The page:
Are NFTs Subject to State Laws Governing Virtual Currency or Money Transmission?

Given the superficial similarities between NFTs and some virtual currencies, it is reasonable to consider whether NFTs are subject to state laws governing virtual currency or money transmission. To date, no state regulator with oversight of virtual currency or money transmission has issued guidance directly about NFTs. Depending on how a particular state defines money transmission, it is possible that some may try to claim regulatory oversight over certain NFTs or certain business activities related to NFTs.

In addition, some states have passed laws addressing the operation of companies engaged in virtual currency businesses. New York and Louisiana are two examples. Each state has a list of activities it deems under its laws to constitute virtual currency business activities, which can include for example: exchanging, transferring, controlling, administering, or issuing virtual currency. Both states require companies that engage in such activities to obtain a license or charter and post surety bonds or fund an account for the protection of customers. Depending on the characteristics of the NFT, it is possible that either state could try to apply its virtual currency law to the NFT marketplace. However, many current NFTs available on the market should not be subject to those statutes.

Do NFTs Give Rise to Unique Cybersecurity Concerns?

As a fully digital and potentially valuable asset, NFTs likely will be targeted with greater frequency by cybercriminals for financial gain. Centralized NFT marketplaces that store private keys may prove especially attractive. By obtaining the private key associated with an NFT, a malicious actor can access, move, and sell the NFT without authorization from the NFT's rightful owner. And once stolen, given the decentralized and immutable nature of blockchain-based transactions, the NFT is not so easily returned.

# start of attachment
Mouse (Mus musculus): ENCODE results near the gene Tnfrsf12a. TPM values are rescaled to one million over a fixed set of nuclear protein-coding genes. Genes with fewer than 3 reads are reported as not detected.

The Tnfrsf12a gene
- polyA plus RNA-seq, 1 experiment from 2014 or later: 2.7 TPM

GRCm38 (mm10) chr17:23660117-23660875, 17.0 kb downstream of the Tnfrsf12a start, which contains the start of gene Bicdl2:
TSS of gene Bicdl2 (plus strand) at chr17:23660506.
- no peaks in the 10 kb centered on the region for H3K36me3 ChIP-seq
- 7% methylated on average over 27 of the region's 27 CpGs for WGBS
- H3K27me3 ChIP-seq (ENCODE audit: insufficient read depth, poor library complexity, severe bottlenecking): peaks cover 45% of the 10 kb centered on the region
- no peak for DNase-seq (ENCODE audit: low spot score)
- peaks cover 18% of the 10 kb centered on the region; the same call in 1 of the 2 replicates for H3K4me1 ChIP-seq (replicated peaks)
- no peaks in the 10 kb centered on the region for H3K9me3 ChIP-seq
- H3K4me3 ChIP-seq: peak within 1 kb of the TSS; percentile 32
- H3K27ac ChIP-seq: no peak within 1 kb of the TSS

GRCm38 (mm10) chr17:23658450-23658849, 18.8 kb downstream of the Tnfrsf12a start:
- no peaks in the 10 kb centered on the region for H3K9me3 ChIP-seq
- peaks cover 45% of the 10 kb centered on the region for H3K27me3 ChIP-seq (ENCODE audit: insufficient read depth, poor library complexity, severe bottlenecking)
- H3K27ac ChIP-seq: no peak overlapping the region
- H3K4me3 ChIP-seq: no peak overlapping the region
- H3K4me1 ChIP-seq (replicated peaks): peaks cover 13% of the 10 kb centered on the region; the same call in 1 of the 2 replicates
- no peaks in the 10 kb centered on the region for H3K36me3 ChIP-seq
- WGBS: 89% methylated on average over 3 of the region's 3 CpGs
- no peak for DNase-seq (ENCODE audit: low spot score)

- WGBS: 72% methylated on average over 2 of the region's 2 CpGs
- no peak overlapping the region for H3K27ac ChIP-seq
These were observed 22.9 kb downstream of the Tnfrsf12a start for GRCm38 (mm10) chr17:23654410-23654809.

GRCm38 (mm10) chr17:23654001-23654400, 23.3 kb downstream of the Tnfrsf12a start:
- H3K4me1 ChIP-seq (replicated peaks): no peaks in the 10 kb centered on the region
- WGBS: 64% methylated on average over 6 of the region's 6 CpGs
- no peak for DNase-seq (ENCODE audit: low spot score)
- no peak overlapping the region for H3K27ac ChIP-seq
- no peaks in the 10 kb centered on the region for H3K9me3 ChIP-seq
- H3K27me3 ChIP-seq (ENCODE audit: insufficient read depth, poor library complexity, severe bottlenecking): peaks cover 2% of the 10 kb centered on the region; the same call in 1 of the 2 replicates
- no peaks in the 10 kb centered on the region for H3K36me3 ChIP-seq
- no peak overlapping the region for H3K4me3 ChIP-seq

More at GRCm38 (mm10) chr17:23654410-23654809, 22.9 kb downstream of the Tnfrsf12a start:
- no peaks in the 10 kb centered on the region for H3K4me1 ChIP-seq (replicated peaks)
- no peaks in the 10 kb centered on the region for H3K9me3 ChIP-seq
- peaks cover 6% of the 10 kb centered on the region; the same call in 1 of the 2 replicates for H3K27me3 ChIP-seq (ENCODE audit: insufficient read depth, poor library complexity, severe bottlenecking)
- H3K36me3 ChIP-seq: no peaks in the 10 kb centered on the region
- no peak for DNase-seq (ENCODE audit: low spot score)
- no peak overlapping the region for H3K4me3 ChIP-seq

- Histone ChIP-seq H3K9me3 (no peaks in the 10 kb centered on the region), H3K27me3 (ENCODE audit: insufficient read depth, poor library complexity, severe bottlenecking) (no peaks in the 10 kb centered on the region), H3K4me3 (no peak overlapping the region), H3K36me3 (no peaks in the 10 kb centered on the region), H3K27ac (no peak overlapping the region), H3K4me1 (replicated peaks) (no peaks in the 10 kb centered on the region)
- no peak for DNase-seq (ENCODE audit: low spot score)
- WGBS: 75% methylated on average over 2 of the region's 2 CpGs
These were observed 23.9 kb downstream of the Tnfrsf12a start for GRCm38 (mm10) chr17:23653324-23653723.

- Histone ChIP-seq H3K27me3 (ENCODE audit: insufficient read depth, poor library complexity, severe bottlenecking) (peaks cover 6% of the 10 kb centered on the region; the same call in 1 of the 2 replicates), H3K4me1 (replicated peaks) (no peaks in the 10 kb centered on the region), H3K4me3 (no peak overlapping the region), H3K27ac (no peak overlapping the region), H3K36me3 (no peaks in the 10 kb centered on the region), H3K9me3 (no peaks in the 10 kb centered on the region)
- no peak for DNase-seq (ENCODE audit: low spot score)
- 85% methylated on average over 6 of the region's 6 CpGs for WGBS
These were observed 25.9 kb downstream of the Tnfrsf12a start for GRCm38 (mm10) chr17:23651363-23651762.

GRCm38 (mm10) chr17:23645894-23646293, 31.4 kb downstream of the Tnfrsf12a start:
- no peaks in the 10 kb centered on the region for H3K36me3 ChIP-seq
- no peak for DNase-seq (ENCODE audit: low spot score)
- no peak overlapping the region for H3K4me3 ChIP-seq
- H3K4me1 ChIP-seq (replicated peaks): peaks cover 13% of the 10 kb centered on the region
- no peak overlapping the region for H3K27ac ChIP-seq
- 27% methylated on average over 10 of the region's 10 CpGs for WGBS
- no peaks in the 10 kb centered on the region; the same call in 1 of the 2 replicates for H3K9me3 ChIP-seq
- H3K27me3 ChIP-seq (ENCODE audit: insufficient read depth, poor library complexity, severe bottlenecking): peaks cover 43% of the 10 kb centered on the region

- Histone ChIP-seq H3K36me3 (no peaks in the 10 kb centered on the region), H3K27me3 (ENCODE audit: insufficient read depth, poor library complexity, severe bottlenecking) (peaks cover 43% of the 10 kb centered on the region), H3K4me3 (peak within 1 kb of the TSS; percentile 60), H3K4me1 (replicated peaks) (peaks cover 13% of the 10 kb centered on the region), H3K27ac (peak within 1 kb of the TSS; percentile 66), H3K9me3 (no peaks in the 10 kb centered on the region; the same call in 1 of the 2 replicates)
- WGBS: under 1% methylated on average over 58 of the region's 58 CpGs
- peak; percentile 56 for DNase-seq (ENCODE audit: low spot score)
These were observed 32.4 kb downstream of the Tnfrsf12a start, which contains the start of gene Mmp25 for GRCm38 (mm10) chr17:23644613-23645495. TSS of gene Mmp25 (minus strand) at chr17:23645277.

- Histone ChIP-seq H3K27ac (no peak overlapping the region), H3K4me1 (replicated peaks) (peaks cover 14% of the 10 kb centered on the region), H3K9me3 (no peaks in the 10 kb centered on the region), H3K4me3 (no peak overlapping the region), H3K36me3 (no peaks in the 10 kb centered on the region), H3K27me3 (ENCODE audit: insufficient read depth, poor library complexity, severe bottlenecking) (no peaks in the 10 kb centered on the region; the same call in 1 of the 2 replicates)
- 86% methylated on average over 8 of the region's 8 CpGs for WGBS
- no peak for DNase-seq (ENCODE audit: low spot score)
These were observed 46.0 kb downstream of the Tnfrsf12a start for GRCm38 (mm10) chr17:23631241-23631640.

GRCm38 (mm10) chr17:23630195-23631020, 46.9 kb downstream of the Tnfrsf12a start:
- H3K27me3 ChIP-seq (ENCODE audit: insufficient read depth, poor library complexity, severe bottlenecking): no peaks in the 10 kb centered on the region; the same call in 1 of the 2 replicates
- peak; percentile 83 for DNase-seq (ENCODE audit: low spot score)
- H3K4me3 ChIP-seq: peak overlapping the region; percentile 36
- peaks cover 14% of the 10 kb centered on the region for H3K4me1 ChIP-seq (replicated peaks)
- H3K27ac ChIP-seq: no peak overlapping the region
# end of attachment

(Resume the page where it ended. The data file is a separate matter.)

An online NFT marketplace recently acknowledged that a small number of its user accounts were compromised in so-called "account takeovers" in which an unauthorized third party acquired the credentials (e.g., passwords) needed to access user accounts. The incident highlights a key vulnerability inherent in all user-facing online platforms—users inevitably may be the most common point of compromise and are susceptible to phishing attempts, brute force attacks, and other tactics designed by malicious actors to obtain account credentials.

To mitigate the risk of loss and legal exposure, NFT platforms should consider administrative, technical, and physical safeguards, such as multi-factor authentication to better protect the security of private keys and account access credentials, need-based access controls, periodic risk assessments, and written policies that clearly document the same.

The inherently cross-border nature of NFTs also raises complex issues of applicable law and regulation that may arise if NFTs are sold globally, and it should be noted that other jurisdictions already have regulatory regimes which will be relevant to NFTs (such as the EU's proposed Markets in Crypto-Assets Regulation) which we will address in a follow up publication.

This is a dynamic space that should be monitored as the asset class evolves, markets develop, and the law and regulations begin catching up. But enough is known today about the key issues, such as those set forth above, to develop careful plans for exploring potential opportunities in this space.

Four Key Takeaways

1. NFTs are an emerging asset class that have captured the attention of consumers and investors in the U.S., but have outpaced the regulatory and legal framework.

2. Key to understanding the use and value of any NFT are the intellectual property rights granted, for example, the right to use, copy, display, and modify the content.

3. There is no direct state regulatory guidance on NFTs, though a few states have created laws that could hold NFTs under their purview. FinCen has not issued any guidance specific to NFTs, but it has published guidance generally about how the BSA and FinCEN regulations relate to virtual currency that could apply to NFTs.

4. NFTs likely will be targeted with greater frequency by cybercriminals for financial gain or by persons otherwise restricted from traditional markets. NFT platforms need robust controls to guard against such risks.